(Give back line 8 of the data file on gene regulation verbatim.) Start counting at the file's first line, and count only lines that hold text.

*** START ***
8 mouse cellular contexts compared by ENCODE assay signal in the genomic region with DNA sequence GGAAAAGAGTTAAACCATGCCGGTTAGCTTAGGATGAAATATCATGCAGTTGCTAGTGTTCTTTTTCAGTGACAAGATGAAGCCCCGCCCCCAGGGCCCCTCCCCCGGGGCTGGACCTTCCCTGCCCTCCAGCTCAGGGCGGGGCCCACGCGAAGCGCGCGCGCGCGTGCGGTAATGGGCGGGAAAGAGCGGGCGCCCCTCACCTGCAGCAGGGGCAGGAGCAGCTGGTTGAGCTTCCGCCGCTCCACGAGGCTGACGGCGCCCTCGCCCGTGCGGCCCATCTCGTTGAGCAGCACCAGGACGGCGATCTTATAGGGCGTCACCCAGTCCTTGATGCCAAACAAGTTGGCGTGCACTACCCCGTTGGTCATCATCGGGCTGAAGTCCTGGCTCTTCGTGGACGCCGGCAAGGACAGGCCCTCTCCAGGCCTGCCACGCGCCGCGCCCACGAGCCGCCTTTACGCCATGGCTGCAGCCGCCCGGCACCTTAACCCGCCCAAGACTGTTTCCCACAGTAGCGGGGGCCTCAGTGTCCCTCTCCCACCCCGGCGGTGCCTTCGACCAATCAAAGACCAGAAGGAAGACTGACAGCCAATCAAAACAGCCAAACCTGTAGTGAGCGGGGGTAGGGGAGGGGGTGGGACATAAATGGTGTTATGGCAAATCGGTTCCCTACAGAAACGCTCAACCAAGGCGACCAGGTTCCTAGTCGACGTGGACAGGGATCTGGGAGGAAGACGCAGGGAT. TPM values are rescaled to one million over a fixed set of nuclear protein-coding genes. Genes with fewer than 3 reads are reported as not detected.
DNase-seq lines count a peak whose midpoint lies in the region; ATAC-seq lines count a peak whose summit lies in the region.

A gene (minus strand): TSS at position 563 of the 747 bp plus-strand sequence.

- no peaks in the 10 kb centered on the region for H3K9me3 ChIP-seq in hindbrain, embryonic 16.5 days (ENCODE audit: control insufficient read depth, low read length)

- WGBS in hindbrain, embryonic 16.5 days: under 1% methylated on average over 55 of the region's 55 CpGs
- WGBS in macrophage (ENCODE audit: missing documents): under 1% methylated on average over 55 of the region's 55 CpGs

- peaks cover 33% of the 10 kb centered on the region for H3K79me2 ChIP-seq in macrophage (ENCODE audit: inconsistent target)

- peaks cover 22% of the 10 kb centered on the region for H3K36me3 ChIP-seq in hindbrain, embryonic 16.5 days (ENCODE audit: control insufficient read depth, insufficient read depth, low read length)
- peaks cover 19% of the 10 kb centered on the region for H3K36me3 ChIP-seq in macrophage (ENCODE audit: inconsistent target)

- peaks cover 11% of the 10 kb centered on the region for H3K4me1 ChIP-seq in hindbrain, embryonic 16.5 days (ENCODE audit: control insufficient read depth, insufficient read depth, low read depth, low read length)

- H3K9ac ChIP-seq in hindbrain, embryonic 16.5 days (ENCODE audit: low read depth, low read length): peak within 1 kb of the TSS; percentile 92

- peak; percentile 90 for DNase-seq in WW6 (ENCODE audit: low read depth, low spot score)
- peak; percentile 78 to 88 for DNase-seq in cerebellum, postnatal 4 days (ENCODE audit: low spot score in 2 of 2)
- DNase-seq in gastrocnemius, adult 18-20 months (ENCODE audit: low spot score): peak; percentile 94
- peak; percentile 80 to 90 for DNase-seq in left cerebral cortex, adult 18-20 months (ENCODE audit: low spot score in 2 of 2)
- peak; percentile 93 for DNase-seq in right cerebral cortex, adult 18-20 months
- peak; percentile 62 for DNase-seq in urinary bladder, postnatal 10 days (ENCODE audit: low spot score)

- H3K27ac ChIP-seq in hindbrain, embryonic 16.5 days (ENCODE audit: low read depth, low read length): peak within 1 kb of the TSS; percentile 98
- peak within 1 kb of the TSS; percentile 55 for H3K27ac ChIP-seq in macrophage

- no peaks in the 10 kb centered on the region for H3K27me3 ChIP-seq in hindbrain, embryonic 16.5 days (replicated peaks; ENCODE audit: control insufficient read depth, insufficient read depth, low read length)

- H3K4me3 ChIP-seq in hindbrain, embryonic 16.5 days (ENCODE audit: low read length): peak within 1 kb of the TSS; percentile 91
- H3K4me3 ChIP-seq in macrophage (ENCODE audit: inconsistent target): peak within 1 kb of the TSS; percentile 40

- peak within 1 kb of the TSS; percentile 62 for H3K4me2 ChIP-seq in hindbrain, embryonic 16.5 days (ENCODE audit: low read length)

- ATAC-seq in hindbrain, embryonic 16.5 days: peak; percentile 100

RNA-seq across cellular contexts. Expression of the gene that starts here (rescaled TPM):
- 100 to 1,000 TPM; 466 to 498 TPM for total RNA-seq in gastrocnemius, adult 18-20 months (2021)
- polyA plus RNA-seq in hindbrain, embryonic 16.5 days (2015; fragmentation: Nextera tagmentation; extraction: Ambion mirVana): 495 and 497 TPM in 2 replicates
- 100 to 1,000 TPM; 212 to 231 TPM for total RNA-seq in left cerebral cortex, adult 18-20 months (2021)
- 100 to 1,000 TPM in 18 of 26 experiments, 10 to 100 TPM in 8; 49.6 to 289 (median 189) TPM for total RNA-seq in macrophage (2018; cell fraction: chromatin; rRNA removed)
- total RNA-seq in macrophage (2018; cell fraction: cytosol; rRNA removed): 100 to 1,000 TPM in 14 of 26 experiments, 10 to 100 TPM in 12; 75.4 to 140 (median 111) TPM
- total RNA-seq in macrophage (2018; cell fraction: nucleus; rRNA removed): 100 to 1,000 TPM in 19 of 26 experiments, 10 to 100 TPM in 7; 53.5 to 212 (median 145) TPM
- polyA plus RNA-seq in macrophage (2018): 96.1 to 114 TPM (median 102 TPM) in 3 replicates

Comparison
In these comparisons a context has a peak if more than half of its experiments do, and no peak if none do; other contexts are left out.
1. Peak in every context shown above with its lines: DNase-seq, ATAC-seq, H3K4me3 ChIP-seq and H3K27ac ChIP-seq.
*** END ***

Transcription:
- peaks cover 22% of the 10 kb centered on the region for H3K36me3 ChIP-seq in hindbrain, embryonic 16.5 days (ENCODE audit: control insufficient read depth, insufficient read depth, low read length)